Hans Goetti, director, Citigroup, says that fund flows are coming back into emerging markets. He says that the Fed is near the end of the tightening cycle, however they may hike rates by another 25 bps later this year.
According to him, India is the most attractive among emerging markets. He says that India is not cheap, but attractive to long-term investors and has a favourable composition of imports.
He further adds that India's current account deficit as a percentage of GDP is lower than other emerging markets, but the RBI has acted well to contain inflation. CNBC-TV18 shares with domain-b its exclusive interview with Goetti:
Are you feeling a bit more comfortable about equities generally after what's transpired in the last three-four weeks?
It is absolutely right to say that the risk premium has receded somewhat and investor optimism has returned to a certain degree. We are particularly bullish about matured markets such as the US and Europe as well as Japan. We have started to get a bit more bullish on emerging markets, we see some fund flows coming into emerging markets and I think that is quite encouraging.
Has the call on global interest rates changed in the light of the last Fed meeting and what has come through after that, or does it still remain quite indeterminate for you?
As far as the US rates are concerned, the Fed is obviously near the end of its tightening cycle. We may see another 25-basis point increase, maybe not by September, but a little later. At the same time, the European Central Bank and the Bank of Japan are tightening policies, but I think the Fed here is the key factor.
If the Fed stops raising rates, the US economy, which we expect to slowdown in the second half, may actually engineer a soft landing. And that will also be extremely good news for emerging markets.
For India in specific, what have you heard by way of increased fund flows or even new funds that might have opened?
We have seen increased fund flows over the last few weeks in all emerging markets, but particularly India. India has almost been a standout, and again global investors have made a judgment that among all emerging markets, they are bullish on India as it seems relatively more attractive. India comes out pretty much on the top of the list for various reasons.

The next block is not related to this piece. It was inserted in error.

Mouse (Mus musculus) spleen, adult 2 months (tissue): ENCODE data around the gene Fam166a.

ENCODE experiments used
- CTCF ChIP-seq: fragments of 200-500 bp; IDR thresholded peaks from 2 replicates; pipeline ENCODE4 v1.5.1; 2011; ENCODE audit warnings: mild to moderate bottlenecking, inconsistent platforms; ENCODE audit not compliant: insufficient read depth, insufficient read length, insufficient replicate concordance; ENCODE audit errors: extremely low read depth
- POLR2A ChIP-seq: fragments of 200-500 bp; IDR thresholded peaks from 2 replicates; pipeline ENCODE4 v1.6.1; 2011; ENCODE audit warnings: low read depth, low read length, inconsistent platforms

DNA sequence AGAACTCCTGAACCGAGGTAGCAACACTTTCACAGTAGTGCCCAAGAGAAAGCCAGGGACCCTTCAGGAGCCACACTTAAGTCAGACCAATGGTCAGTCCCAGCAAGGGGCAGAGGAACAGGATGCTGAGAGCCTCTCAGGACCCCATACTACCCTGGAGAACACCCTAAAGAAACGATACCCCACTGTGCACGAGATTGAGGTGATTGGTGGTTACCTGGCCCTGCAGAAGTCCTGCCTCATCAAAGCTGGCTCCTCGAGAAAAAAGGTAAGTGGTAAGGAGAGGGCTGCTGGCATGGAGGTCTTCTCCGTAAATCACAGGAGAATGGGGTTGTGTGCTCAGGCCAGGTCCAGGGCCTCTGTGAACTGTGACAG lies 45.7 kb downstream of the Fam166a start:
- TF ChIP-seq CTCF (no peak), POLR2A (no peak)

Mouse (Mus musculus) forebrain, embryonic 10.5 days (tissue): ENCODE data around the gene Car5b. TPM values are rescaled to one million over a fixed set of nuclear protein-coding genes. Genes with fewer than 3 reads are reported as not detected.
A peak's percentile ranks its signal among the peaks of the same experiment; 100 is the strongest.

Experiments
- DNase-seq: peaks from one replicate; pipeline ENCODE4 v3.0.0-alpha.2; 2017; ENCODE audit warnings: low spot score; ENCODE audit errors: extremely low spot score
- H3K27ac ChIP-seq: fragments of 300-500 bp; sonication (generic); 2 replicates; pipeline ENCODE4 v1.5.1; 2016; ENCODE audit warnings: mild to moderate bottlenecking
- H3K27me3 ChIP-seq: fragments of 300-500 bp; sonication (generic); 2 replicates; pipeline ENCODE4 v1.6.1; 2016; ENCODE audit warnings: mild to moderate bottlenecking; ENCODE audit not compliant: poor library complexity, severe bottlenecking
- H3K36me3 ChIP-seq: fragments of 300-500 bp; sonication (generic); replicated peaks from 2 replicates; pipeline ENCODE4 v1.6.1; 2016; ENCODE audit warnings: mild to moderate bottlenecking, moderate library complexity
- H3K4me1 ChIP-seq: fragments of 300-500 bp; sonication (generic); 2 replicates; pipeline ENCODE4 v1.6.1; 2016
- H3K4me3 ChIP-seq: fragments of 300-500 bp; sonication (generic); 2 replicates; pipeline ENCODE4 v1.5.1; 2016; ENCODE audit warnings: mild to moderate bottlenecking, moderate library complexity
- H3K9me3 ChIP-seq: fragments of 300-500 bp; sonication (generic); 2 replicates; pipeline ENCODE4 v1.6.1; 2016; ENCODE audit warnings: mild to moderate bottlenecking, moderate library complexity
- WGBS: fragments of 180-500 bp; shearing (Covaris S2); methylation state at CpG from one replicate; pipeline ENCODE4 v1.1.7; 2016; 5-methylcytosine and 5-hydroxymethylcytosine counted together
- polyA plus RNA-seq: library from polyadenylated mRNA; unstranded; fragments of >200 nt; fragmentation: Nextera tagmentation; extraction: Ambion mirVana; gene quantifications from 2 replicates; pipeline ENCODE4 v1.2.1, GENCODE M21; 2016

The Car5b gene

First of all, corporate earnings growth is very strong. When you look at valuations, all of a sudden they are not looking as demanding anymore as they used to because earnings growth will catch up with reality. So on that score we are getting more bullish and more constructive particularly on India.
Given what was reported in terms of earnings this time around and the point that you made about valuations, what is the call on India and what sort of levels would you still be comfortable with?
Actually the current levels for long-term investors are not bad levels to get in. As I said, valuations are more attractive, it doesn't mean valuations are cheap, but again we have the support from the strong earnings growth.
Also, another factor is that we have assets on company balance sheets, which are value drivers. For instance, subsidiaries or real estate holding and so on, if you factor that in, there is tremendous value in the Indian market. Having said that, we think that India is not cheap yet, but for a long-term investor it's getting attractive to look at again.
If that is the view, do you expect the Indian market to reclaim its lost ground and hit a new high any time soon and would that be the view for other emerging Asian markets as well? Could they reclaim all the ground that they lost in that correction?
I think that we have to make distinctions among emerging markets. India is pretty much at the top of the list. We look at the issues that the emerging markets are facing. One of the biggest issues are current account deficits.
India has a current account deficit but in relation as a percentage of GDP, it is much lower than that of any other emerging market. Also, the composition of imports is very favourable because India imports a lot of capital goods, which will support economic growth in the future.
I think that all the emerging markets are faced with the problem of inflation. There again, in India, the Central Bank has done a great job in raising interest rates early enough, as far back as in 2004, to prevent inflation from getting out of control. So these are the things that we have to take into consideration.
Whether we go to a new high any time soon remains to be seen, but India is very well supported, based on fundamentals and also based on relative considerations versus other emerging markets.
One concern that seems to come out from most global brokerages at this point, is the lack of government policy action. Do you think that is an important factor or do you think earnings in this market will move aside from that or inspite of that?
We think that the earnings are a much more important factor. I am not sure how much government activism can add value. I think if you let the free economy decide for itself, that is always the best driver for asset prices. I think that earnings growth in particular is one of the features, as I have mentioned, that makes us feel much more optimistic.
The correction that we have seen has actually cleared. Yet to a certain extent, not only has hot money left India and some of the domestic investors have de-leveraged, but they have actually put the whole market on a more solid footing.
How much of global optimism of the last few days, last few weeks is present because of crude cooling down to about USD 70?
There are several facts, one has to do with relatively favourable inflation news out of the United States, but crude oil is certainly a factor as well. The geopolitical tensions, which were very high a few days ago, have not disappeared but they have receded somewhat and that helps crude and that is certainly one of the facts behind this renewed optimism.